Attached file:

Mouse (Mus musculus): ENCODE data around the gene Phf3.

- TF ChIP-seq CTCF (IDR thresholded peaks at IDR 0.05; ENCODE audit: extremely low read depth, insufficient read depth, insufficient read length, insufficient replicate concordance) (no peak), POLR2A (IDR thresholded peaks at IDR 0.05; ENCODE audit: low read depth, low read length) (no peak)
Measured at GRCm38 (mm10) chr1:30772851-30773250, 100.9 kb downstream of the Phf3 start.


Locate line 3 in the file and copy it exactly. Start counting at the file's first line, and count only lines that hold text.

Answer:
Measured at GRCm38 (mm10) chr1:30772851-30773250, 100.9 kb downstream of the Phf3 start.